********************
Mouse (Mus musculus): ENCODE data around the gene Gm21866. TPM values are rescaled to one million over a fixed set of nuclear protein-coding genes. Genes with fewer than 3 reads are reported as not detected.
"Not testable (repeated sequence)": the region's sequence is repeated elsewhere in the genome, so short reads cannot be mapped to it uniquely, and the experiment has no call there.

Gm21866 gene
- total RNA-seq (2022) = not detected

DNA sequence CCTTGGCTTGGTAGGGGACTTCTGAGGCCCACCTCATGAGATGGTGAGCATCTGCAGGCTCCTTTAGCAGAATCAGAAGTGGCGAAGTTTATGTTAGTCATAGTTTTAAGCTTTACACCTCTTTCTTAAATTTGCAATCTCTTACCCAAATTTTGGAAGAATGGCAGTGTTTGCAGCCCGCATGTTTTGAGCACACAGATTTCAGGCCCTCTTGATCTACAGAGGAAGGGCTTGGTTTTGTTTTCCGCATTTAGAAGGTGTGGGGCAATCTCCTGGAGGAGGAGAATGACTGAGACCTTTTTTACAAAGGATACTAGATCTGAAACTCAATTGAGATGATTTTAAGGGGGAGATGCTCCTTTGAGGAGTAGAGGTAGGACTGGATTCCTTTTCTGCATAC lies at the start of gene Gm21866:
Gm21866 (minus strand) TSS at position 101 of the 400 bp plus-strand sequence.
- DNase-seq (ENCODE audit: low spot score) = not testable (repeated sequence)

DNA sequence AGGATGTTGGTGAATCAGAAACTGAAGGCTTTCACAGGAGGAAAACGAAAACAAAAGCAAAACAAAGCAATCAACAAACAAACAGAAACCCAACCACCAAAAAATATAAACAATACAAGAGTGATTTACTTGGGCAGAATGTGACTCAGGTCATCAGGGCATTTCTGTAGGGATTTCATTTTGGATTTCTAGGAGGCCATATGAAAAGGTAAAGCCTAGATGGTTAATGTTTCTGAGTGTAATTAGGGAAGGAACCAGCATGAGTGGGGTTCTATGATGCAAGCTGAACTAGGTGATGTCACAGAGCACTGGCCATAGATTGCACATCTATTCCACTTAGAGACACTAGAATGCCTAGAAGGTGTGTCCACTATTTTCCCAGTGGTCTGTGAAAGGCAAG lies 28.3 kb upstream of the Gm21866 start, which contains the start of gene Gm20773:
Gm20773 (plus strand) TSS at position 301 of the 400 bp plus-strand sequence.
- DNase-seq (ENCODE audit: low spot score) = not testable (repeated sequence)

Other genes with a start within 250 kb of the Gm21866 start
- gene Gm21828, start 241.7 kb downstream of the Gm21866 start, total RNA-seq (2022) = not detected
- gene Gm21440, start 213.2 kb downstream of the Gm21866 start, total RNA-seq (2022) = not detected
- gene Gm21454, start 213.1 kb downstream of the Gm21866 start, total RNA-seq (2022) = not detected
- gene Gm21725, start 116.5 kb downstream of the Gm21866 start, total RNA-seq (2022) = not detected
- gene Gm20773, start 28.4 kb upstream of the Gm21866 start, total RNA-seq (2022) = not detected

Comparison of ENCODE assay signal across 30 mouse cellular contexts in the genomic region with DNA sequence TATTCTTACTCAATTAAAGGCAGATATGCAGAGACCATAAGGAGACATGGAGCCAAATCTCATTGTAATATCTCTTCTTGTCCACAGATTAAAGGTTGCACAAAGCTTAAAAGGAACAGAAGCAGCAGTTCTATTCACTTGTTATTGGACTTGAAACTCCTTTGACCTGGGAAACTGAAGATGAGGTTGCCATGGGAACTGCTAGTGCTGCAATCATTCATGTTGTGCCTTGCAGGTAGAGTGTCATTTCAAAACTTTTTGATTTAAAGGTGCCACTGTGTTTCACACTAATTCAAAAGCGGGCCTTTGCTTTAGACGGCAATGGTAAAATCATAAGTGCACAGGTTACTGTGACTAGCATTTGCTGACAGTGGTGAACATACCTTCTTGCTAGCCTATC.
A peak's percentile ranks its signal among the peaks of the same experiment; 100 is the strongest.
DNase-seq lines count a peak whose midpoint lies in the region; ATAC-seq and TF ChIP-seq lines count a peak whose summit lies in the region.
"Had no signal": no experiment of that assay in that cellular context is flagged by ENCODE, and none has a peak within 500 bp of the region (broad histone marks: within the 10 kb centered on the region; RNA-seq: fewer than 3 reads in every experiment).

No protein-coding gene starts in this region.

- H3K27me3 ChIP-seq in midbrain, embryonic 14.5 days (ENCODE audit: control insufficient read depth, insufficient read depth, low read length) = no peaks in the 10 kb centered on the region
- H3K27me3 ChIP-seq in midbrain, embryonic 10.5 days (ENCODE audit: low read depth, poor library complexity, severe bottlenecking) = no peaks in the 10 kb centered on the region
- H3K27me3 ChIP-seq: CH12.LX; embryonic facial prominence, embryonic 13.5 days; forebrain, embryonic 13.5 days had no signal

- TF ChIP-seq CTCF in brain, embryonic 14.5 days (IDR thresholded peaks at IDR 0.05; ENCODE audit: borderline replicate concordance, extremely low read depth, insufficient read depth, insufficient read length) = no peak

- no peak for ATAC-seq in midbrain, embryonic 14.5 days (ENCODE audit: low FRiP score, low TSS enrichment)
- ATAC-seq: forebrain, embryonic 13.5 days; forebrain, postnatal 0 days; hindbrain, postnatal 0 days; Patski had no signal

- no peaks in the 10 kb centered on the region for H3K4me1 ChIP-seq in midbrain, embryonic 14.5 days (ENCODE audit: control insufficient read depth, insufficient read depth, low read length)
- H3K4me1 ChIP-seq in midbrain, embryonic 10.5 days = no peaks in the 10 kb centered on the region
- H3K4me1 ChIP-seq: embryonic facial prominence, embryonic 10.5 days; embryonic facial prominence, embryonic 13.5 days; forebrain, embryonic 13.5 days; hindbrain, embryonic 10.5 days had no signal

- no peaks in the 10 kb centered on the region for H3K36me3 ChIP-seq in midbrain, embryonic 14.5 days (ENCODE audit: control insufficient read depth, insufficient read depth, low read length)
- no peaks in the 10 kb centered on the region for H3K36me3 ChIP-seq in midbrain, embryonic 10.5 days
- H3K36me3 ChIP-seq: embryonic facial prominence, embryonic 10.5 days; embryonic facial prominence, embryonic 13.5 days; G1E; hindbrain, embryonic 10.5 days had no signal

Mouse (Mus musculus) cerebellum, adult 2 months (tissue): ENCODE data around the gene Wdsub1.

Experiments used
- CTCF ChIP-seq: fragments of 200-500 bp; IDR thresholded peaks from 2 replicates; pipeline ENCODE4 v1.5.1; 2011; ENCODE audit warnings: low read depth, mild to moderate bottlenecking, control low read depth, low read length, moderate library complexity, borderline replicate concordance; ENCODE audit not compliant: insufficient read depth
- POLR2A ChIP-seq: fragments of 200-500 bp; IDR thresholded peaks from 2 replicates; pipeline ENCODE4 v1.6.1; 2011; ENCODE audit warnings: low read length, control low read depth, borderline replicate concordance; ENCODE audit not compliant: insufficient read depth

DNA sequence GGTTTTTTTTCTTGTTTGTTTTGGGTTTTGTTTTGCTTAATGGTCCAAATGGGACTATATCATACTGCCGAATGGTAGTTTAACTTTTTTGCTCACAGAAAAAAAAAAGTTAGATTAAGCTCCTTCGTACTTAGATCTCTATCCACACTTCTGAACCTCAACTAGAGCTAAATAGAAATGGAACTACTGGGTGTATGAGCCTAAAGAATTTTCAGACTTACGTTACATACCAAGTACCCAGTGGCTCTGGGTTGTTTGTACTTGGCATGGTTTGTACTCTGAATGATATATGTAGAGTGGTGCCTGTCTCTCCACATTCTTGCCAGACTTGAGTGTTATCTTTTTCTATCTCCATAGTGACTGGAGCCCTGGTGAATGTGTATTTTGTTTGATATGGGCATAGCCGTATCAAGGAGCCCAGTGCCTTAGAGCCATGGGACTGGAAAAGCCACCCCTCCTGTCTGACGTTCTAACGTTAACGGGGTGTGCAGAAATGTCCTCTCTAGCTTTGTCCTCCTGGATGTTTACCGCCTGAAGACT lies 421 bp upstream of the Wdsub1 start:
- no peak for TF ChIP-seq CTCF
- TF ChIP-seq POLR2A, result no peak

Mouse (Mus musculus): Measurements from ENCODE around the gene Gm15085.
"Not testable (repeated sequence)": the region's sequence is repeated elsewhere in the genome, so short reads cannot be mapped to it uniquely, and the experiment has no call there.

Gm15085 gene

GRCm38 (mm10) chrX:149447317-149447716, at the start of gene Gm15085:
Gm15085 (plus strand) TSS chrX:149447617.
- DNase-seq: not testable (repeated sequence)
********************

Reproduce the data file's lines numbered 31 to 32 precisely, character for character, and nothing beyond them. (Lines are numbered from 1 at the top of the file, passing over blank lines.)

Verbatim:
- no peaks in the 10 kb centered on the region for H3K36me3 ChIP-seq in midbrain, embryonic 14.5 days (ENCODE audit: control insufficient read depth, insufficient read depth, low read length)
- no peaks in the 10 kb centered on the region for H3K36me3 ChIP-seq in midbrain, embryonic 10.5 days